Sverre Fehns highlights

He designed the Aukrust Museum in Alvdal, but he was as widely known outside the country’s borders.

More about Sverre Fehn

Sverre Fehn on Wikipedia

Sverre Fehn on Norway’s official website in the UK.

Pictures of Sverre Fehns buildings

Sverre Fehn is probably Norway’s most renowned architects. In 1997 he was awarded the Pritzker Prize, which in many ways is the Oscar award of the architecture. In addition, he was appointed Commander of St. Olavs Orden, and that he received the Norwegian Cultural Council’s honorary award in 1998.

It is thus one of our most distinguished architects who died 23. February 2009.

– He is probably the largest architect Norway has had, “says Nina Berre, Norwegian Managing Director. “And internationally, he has been great.

Berre considers Fehns restoration of the so-called Storhamar barn as his most significant work.


Nina Berre is experiencing Fehns’ learning as equally important as his architectural business. Fehn was a professor at the Academy of Fine Arts in Oslo from 1971 to 1995.

– He did not build much, but spent time and resources as a teacher at the School of Architecture. He has made clear progress through his students, and so has helped to influence the development of modern Norwegian architecture in a very positive way.

But there is no doubt that he, as an architect, left behind footprints that will stand far into the future.

– I think it will be many years before his position as the country’s foremost architect will change, says Berre, who argues that one of the most important of his architecture was that he looked at each project as unique, with its special assumptions, stories and urban qualities. It was never a matter of taking any shortcuts.

– He was concerned with the basics, and concerned with the role of man in architecture. Fehn looked at architecture as far more than just shelter for the wind. And then he was absolutely superb at treating materials. Villa Schreiner is an example where the wooden material and detailles are decorated so that the house becomes like a piece of furniture or a piece of jewelry.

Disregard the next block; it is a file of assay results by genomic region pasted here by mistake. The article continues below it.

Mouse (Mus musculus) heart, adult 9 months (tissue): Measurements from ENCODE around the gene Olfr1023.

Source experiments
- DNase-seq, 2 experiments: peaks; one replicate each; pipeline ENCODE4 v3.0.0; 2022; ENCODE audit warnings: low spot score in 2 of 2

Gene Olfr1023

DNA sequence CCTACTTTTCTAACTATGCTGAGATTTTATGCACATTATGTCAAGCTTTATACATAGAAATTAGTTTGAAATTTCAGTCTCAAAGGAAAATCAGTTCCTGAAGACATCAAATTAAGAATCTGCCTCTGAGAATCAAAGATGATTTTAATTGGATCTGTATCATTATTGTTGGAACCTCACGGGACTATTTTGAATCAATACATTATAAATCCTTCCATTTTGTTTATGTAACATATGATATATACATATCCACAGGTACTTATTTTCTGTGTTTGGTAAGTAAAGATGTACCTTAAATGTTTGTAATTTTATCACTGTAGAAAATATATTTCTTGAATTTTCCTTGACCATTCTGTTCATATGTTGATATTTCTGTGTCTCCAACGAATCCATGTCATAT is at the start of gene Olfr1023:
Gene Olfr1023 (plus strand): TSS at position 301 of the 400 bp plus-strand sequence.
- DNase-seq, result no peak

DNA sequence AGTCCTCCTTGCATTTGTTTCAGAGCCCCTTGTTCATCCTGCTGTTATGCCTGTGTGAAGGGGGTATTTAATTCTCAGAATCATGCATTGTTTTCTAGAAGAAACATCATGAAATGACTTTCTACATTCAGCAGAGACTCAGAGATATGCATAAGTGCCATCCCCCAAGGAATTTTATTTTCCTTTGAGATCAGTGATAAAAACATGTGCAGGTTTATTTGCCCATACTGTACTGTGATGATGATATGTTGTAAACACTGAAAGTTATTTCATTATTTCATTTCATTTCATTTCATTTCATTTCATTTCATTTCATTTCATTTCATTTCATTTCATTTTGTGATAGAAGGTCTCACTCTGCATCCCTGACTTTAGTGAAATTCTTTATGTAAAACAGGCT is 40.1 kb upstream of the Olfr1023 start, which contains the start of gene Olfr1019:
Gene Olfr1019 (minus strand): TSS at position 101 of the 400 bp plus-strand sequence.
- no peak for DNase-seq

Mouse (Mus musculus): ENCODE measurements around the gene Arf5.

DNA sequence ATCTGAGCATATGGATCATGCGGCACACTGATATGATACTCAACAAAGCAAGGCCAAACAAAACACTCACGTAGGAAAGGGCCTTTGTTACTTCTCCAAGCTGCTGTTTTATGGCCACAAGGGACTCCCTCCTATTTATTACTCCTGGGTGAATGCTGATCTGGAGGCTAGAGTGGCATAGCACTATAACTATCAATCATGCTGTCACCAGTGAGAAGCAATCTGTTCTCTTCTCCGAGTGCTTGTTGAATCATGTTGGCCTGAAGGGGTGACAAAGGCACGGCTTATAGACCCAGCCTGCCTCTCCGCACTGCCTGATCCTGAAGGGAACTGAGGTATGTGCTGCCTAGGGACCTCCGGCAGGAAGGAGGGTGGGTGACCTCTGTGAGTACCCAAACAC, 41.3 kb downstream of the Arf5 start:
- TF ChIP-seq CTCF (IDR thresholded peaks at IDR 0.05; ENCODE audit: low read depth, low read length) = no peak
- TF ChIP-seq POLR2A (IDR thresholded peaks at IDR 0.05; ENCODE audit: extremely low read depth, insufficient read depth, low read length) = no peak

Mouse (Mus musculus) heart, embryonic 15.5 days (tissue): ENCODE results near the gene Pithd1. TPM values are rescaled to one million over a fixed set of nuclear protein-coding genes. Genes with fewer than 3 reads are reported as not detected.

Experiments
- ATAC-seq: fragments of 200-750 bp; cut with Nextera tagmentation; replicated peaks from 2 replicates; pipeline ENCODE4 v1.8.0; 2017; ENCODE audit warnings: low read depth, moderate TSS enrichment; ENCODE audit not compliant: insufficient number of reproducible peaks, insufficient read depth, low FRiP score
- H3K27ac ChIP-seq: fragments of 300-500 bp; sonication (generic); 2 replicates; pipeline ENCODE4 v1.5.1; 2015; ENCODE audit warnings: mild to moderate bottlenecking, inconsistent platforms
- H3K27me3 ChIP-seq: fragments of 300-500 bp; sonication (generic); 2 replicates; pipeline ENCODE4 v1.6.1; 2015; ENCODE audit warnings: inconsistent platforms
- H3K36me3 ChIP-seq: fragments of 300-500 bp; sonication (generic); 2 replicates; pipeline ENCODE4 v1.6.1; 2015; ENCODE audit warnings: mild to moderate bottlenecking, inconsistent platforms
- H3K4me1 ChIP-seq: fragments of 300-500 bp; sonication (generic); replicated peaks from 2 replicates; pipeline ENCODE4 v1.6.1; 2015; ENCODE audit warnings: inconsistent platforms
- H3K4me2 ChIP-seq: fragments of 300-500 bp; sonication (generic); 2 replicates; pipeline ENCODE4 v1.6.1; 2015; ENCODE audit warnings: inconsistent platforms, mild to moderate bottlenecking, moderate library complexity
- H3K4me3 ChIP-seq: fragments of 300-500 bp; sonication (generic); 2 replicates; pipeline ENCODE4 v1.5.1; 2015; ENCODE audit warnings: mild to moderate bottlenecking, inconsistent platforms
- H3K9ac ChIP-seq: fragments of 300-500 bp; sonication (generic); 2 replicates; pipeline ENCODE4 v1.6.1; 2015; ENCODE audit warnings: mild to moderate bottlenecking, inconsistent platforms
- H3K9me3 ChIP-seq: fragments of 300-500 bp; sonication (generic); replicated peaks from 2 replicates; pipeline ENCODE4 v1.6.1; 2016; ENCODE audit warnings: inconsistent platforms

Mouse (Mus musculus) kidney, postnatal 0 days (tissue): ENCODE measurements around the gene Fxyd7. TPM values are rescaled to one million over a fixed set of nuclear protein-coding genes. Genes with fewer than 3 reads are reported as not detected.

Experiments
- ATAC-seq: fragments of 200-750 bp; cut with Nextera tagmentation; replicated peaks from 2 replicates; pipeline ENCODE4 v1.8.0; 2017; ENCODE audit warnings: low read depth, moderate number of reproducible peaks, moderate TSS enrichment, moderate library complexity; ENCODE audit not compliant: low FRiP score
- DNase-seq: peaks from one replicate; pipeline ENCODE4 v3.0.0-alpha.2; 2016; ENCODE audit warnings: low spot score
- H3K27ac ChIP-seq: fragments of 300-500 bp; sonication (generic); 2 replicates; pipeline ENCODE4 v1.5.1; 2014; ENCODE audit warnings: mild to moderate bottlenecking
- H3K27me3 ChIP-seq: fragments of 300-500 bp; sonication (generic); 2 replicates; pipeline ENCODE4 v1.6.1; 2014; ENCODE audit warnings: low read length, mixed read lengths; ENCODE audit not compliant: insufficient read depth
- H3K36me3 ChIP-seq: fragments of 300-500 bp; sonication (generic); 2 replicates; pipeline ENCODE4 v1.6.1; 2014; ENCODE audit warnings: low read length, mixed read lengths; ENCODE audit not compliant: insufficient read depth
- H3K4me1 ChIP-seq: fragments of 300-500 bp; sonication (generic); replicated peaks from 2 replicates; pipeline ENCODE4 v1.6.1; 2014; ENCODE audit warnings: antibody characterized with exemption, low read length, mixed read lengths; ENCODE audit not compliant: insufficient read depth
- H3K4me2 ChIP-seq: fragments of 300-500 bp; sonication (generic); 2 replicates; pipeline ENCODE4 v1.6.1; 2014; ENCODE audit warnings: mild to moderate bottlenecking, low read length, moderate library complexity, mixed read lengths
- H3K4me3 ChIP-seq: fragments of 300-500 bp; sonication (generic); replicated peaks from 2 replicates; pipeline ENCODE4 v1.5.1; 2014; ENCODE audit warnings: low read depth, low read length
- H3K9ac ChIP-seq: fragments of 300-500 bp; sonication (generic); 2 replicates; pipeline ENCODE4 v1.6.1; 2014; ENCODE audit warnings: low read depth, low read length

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Storhamar barn

This is part of the Hedmark Museum and is located at Domkirkeodden in Hamar. The barn was originally built over the old bispegården. The barn was still in use when the excavations started at Domkirkeodden in 1947. In 1963 it was decided that the barn should be converted into a museum, and Sverre Fehn was given this assignment.

Aukrust Center

Sverre Fehns highlights

Storhamarlåven / Domkirkeodden in Hamar Photo: Wikipedia

In 1996, Aukrust Center was opened in Alvdal. It was built to house the 255 works the artist Kjell Aukrust returned to the farm in 1988. “My inspiration and the basis for what I have done come from Alvdalsbygda, so my life work must fall into this village, but Alvdal will benefit in the widest possible sense. “

Ivar Aasen-tunet

Many of Sverre Fehn’s works are built in concrete, and this applies, among other things, to Aasen-tunet in Ørsta. Fehn’s monumental concrete architecture in this wooded sunbathing slope was controversial, and especially in relation to Aasen’s home that was close by and that was a frivolous little wooden house.

Villa Schreiner

Sverre Fehns highlights

Additional Center Photo: Photo. Wikipedia

Nina Berre calls this villa for a piece of furniture, and as a clear expression of what she thought was Fehns superb handling of materials.

Bremuseet in Fjærland

Sverre Fehns highlights

Ivar Aasen-tunet Photo: Ivar Aasen Center

Norwegian Bremuseum & Ulltveit-Moe Center for the Climatite, which is the museum’s full name, was completed in 1991. The museum is a private foundation, established by, among others, the Tourist Association, the Norwegian Polar Institute and the Universities of Oslo and Bergen.

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Sverre Fehns highlights

Interior of Villa Schreiner Photo: National Museum

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Sverre Fehns highlights

Bremuseet in Fjærland Photo: Bremuseet in Fjærland


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